A Manifesto for World Cricket
Previously: Part 1 a
Part 1b. Playing at the Highest Level
Perhaps more than any other sport cricket is narrow and elitist in relation to its playing talent. But it is worth outlining why because that points to how it might change.
Historically, cricket grew up around the tour, because in a sport confined to summer, international cricket all year round is logistically simpler than an extension of the domestic season. But domestic cricket remained relatively popular until Packer realised that television offered an opportunity to gain an audience day in day out, all summer, with a small but well played group of players, touring from place to place. The local team became the national team and the benefits of cricket's wealth were therefore transferred to the 100 odd players who represent the "competitive" nations.
The problem with this elite system is best exemplified by two Zimbabweans. The first is David Houghton, probably their best ever player after Andy Flower, capable of averaging 40 in test cricket despite beginning his career at 35, and playing in a struggling team. And yet he could have been so much more, had he been able to play at the highest level a decade earlier. That is a tragedy for him certainly, but is at least as big a tragedy for cricket and its fans, denied the opportunity to see a potential great in his prime. Much is written about the tragic denial of Pollock, Rice, Proctor and co. but I think the loss is worse for Houghton or Tikolo, because it is self inflicted and unnecessary, and because it hurts the game most in the places where it is least strong.
The other Zimbabwean suffered less, but cost cricket more, and that is Graeme Hick. A player so talented he could play forgo his homeland to play test cricket and yet he too had a career that was unfulfilled. His talent, which should have bolstered a struggling team, served to make an unequal contest worse, by aiding England, before ultimately weakening the game's strength, when he was cast aside.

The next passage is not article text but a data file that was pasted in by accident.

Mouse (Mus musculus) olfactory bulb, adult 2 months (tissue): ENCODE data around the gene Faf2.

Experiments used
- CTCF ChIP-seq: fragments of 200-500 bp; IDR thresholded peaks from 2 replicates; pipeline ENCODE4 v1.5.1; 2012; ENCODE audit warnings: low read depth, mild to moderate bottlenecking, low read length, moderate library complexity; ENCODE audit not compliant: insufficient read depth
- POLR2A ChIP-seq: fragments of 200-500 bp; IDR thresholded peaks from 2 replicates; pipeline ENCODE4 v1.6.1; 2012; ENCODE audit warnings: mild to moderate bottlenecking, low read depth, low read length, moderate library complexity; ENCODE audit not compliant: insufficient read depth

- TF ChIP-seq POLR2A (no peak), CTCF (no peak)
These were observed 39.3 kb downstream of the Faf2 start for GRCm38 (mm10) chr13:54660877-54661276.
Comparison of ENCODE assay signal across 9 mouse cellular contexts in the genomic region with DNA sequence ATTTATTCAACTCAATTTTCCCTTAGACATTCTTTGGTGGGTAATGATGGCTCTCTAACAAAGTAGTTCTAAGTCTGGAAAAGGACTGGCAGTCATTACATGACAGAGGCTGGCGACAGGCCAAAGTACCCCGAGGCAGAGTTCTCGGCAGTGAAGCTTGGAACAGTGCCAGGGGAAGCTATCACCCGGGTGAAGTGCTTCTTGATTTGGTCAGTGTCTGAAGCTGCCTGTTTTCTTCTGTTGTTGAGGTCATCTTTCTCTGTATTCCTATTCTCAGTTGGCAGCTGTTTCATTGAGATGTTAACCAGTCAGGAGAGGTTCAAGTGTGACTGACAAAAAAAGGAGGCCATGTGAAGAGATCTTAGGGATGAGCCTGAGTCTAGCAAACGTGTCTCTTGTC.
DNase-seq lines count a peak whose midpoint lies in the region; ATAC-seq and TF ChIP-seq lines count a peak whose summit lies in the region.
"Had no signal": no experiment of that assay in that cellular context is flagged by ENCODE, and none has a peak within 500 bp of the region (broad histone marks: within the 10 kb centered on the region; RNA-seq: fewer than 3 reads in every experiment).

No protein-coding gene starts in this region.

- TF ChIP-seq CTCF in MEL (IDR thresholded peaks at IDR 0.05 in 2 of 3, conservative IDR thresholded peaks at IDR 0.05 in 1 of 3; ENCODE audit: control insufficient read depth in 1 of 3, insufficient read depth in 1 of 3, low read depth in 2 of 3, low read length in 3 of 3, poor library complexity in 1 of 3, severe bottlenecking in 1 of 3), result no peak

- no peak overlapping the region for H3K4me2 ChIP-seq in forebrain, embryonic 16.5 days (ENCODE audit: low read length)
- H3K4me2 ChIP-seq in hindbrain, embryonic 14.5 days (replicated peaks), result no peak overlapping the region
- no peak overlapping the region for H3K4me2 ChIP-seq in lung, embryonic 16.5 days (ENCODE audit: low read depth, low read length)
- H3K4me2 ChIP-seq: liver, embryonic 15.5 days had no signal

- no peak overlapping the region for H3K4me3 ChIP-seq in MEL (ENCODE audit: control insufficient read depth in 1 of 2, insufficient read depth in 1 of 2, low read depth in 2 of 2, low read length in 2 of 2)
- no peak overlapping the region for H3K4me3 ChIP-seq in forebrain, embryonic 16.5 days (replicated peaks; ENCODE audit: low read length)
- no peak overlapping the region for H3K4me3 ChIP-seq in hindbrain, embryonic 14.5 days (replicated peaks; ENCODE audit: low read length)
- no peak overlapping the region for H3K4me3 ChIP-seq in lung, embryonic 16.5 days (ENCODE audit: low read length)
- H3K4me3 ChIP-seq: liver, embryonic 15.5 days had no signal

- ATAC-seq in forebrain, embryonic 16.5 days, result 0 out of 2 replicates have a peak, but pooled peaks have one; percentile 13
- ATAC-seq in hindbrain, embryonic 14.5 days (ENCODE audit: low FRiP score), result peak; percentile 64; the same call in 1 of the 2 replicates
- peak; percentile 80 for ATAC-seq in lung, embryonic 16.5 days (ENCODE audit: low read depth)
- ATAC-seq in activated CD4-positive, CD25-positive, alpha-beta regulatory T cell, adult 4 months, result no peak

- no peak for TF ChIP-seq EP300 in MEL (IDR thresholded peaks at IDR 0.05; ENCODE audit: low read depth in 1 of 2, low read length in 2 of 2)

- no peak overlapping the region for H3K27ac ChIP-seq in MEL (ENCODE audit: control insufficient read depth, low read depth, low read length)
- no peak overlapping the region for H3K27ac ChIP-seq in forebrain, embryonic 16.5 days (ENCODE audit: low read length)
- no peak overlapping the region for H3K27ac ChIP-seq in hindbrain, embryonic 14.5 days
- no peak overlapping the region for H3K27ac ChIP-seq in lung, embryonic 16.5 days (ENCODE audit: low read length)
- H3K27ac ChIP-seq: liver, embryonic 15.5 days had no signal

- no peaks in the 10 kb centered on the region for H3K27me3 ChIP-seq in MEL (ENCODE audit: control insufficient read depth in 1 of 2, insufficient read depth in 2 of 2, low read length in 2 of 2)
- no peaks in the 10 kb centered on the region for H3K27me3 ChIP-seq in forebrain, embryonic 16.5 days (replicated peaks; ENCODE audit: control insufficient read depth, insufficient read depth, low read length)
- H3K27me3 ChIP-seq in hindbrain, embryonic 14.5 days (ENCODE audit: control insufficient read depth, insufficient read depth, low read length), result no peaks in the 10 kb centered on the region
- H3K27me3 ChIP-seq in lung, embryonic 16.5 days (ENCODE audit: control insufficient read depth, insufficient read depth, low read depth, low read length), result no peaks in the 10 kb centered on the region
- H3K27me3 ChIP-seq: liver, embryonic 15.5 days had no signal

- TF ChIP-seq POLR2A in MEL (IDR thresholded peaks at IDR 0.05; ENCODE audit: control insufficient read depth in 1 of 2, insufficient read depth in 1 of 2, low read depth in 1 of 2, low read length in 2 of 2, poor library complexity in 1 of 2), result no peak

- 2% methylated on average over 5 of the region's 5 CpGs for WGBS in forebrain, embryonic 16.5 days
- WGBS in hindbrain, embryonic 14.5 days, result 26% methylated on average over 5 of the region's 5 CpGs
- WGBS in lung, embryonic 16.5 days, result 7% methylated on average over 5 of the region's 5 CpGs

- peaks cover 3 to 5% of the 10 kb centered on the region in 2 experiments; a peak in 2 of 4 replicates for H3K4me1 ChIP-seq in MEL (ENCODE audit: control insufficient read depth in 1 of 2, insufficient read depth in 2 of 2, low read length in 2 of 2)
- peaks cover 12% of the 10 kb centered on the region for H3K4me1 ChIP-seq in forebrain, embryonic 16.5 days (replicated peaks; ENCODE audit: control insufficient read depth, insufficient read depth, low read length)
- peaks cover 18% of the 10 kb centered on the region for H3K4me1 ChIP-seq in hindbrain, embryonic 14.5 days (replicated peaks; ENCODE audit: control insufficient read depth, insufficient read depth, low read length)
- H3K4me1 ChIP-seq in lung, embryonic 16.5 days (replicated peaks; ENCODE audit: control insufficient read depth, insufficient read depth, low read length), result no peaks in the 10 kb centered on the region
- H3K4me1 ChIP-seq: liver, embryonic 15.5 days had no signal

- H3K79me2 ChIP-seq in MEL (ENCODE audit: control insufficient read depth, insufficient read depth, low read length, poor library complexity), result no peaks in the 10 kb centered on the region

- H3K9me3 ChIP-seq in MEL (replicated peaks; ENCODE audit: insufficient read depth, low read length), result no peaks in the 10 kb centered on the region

If Hick was a one-off then perhaps it would not matter, but in the past few years Amjad Khan, Ed Joyce and Eoin Morgan have all followed the same path, heightening inequalities and hurting the chances of their homelands becoming competitive at test level. Those who claim that Ireland and others should not ascend to test cricket until their cricket is good enough should note the implications of that policy: if any player who is capable of test cricket leaves, then by definition, only players below test standard will remain. Not attaining test strength is a certainty.
Cricket is unique in its elitism, much as it is unique in its emphasis on international contests. Other sports have elite competitions but are open and largely fair in their qualification processes. Great players might never play in a world cup, but only a great cricketer must leave home to even have a chance at the highest level.
The most compelling arguments in favour of restricting test cricket are increasingly irrelevant. Domestic T20 and the increasing number of associate players in first class cricket is expanding the professional playing base beyond a handful of national teams, reducing the need to make tours pay. The future will probably look increasingly like other sports (particularly football) where the best players in domestic competitions for much of the year, before being let out for national duty, and less like the endless grind of perennial tours that we have now.
Cricket has done expansion badly in the past, admitting teams with decent results at associate level but ageing players, that resulted in a troublesome transition. Trying to second guess the future strength of a side in ten or twenty years is difficult, and fraught with potential for lost opportunities. If the next Bradman emerged in an associate today he might never play test cricket. That is bad, for the game, for the fans and for the players. Letting results, not politics decide who plays at the highest level is both the best and the right thing to do.
18th November, 2009 15:56:29